Arts & Culture

Eight students sit in a library holding up copies of Firoozeh's Dumas' novel "It Ain't So Awful, Falafel."
Meg Malone / VPR

At the Orchard Elementary School in South Burlington, students come from a variety of cultural backgrounds. In fact, about a third of the students speak a language other than English at home. 

Last fall, a group of Orchard fifth-graders gathered to discuss It Ain’t So Awful, Falafel, a novel about an Iranian-born girl living in California in the late 1970s and early 1980s – much like author Firoozeh Dumas.

Young Writers Project: 'Charging My Heart'

Apr 27, 2018
 she recognizes and embraces a beautiful connection – one that exists between her own expression and release through writing, and the love interest both inspiring and distracting her.
YWP Photo Library, photo by Abigail Harkness, 16, Shelburne, Vermont

Something is clogging up
the writing part of my brain,

the part with twists and grooves,
like my willowy, grainy cursive,

Coprid / istock

Why is tape sticky? How do erasers erase? We'll tackle arts and crafts in this episode, answering not just those two questions but learning how to make paint out of rocks and spit!! Vermont artist and wildcrafter Nick Neddo joins us with some tips on how to create your own paint and art supplies.

SoundCheck members pose onstage at Peoples Academy. Back row (L-R): Brian Boyes, Elizabeth Autorino, Ruby Klarich, Liam Mears, Wilson Knight, Paige Thibault, Bruno John. Front row (L-R): Cameron Mueller-Harder, Grace Carlomango, Logan "Loganic" Wedge.
Amy Kolb Noyes / VPR

There’s been an upswing of student activism in 2018, from Black Lives Matter flags flying at schools to school walkouts against gun violence. Now there’s a group of Vermont students providing a soundtrack for those actions.

After months of searching, the fourth annual Tiny Desk Contest winner has been announced!

Richard Svec / Cavendish Historical Society

This spring, the Vermont General Assembly passed a resolution commemorating the 100th anniversary of Aleksandr Solzhenitsyn’s birth.

We're talking about philosophy as a discipline and a way of thinking - and its relevance to everyday life.
Jakarin2521 / iStock

Philosophy can get a bad rap as a subject only for scholars and academics, with little use in the real world. But many in the field say that philosophy doesn't have to be inaccessible; it can be a tool we use to tackle a wide range of the problems that we face every day. We're delving into this ancient subject and exploring how philosophy is relevant today.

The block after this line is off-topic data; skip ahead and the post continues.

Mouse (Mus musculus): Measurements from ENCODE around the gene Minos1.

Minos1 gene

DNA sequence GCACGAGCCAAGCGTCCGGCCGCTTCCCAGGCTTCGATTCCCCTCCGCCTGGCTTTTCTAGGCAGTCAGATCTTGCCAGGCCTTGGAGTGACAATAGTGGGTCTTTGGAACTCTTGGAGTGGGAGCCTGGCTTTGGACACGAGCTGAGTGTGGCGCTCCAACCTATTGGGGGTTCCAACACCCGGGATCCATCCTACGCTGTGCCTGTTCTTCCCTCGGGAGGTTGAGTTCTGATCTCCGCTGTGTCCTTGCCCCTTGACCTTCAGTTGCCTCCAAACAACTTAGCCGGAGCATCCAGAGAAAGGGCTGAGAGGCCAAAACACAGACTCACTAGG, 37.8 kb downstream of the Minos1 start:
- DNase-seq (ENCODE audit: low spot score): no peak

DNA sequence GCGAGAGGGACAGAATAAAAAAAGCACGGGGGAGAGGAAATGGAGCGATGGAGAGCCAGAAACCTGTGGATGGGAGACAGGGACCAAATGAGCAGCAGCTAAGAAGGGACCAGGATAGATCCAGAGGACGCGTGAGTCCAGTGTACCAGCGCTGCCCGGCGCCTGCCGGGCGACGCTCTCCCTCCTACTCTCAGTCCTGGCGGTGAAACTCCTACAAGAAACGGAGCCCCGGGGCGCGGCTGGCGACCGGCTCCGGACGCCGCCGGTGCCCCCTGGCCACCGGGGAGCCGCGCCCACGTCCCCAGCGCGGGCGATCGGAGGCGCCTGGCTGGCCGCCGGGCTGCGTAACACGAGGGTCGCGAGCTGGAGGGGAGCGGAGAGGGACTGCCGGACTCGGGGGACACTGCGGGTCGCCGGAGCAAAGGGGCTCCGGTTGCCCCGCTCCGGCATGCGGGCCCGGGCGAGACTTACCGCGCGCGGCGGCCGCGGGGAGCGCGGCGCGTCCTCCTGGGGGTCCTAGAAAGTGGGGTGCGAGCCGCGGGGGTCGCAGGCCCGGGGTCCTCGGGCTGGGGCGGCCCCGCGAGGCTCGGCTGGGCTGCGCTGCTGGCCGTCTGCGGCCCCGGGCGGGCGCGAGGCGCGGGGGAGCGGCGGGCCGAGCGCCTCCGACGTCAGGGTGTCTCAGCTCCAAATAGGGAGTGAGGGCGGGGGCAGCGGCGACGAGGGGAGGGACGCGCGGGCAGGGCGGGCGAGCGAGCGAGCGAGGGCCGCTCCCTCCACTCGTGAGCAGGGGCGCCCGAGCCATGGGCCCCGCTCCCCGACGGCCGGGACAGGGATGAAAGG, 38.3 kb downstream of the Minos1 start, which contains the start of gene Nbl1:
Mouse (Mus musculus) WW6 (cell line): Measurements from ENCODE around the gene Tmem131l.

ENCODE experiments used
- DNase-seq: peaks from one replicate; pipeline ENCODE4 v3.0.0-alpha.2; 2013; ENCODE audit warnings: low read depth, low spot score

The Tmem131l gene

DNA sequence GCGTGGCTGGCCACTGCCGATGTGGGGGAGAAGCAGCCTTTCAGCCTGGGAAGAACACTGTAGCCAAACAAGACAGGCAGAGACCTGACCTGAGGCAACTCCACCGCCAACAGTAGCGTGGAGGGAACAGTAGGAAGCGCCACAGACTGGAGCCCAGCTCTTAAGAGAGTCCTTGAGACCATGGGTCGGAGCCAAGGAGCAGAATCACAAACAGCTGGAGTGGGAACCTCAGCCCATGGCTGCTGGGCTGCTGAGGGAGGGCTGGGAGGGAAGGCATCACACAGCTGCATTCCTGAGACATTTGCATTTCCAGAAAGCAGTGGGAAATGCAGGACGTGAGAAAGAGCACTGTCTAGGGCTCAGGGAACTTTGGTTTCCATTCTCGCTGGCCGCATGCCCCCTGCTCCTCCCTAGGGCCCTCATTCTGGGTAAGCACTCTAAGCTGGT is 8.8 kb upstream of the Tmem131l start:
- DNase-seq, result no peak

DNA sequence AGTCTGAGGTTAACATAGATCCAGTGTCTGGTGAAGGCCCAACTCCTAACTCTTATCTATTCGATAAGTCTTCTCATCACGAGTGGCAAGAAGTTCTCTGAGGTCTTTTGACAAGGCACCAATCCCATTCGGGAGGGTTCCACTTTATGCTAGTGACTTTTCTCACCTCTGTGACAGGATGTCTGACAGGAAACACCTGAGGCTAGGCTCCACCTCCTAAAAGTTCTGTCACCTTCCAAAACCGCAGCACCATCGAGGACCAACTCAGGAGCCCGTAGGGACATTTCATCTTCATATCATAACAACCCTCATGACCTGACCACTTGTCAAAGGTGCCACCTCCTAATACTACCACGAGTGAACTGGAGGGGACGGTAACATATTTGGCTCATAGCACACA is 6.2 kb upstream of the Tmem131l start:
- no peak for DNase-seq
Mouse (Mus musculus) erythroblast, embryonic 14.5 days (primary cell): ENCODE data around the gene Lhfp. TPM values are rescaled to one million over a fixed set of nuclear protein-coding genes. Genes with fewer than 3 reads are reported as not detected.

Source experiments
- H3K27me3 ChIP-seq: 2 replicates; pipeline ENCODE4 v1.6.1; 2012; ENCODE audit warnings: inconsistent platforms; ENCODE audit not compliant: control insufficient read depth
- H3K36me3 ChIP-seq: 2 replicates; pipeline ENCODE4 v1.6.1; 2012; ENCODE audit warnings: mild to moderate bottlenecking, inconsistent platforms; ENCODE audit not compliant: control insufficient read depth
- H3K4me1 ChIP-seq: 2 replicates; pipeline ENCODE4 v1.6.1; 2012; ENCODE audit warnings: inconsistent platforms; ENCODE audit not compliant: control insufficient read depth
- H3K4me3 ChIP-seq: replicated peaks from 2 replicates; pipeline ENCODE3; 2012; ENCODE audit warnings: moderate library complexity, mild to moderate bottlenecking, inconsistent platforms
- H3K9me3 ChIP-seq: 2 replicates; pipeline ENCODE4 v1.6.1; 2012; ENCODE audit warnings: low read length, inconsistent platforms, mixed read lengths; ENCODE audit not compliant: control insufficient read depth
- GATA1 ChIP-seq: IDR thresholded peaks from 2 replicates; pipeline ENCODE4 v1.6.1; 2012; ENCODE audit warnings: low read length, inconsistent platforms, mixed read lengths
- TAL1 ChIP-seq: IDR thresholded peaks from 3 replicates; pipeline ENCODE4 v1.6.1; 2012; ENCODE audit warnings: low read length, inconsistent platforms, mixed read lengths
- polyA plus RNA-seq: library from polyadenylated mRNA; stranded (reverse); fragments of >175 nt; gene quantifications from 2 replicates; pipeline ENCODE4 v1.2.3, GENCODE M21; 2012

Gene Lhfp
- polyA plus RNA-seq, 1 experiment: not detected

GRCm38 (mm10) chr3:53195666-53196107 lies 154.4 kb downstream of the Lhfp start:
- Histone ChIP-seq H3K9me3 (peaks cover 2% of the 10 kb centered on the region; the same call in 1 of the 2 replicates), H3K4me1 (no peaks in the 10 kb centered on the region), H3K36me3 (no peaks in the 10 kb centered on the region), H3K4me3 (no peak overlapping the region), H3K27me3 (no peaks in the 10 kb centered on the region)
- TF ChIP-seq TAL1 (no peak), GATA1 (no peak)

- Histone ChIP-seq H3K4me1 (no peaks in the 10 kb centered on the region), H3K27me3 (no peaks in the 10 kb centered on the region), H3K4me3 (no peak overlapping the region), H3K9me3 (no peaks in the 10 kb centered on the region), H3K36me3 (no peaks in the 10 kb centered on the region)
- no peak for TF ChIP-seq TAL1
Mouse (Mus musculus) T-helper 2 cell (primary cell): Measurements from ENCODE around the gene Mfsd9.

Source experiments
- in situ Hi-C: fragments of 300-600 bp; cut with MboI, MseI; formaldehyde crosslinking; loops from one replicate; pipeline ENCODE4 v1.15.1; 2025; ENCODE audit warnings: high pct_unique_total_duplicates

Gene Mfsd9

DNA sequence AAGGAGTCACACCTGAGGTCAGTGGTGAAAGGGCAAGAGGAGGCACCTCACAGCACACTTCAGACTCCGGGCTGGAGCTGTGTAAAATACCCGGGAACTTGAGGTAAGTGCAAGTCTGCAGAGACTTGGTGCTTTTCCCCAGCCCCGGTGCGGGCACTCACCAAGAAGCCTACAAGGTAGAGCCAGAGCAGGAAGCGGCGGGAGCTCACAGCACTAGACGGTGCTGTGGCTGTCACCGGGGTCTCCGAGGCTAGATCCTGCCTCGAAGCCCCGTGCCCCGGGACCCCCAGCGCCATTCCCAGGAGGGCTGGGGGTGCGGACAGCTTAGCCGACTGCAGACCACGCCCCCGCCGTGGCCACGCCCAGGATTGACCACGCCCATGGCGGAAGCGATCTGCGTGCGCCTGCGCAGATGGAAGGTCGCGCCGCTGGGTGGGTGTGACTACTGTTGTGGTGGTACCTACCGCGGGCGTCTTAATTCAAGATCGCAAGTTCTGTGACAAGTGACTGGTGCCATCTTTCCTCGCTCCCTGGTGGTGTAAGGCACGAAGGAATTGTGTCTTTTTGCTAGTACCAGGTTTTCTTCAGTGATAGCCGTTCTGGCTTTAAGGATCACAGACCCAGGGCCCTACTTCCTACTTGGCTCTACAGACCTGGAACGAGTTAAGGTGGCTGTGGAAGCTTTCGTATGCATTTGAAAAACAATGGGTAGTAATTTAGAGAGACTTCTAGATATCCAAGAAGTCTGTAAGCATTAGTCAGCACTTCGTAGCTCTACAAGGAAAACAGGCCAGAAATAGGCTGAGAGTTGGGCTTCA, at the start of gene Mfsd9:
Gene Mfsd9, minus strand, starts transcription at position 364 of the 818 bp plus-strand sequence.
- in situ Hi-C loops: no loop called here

Exterior shot of the Rutland Free Library, a brick building.
Nina Keck / VPR

Nearly 150 people, including the city’s mayor and other local leaders, gathered Thursday evening at the Rutland Free Library to celebrate a renovation project that many in the community helped complete.

Young Writers Project: 'Nightmare'

Apr 20, 2018
Burlington writer Rae Earley reflects on a false vision from a nightmare and the emotions she cycles through upon wakening.
YWP Photo Library, photo by Alyson Katon, Essex Junction, Vermont

I always thought that a nightmare had to be a dream provoking fear in someone. But I now know that that is not true. A nightmare can be any unpleasant or distressing dream that causes anger, grief or fear. That night when I woke up with my pillow wet, my cheeks dampened with salty tears and my eyes red not only from sleep, I knew I had had a nightmare. And not just any nightmare – a deep, powerful one that stirred up a whole storm of emotions.

Longtime Patriots Broadcaster Gil Santos Dies

Apr 20, 2018

Gil Santos, known as the “voice of the Patriots,” died Thursday night, at age 80.

He announced for the Patriots for 36 years.

In a statement, Patriots chairman and CEO Robert Kraft said he was “deeply saddened” by the loss.

“Gil was a legendary broadcaster… It was my privilege to honor Gil with his induction into the Patriots Hall of Fame in 2013,” said Kraft. “His legacy and most memorable calls will live there for future generations of Patriots fans to enjoy.”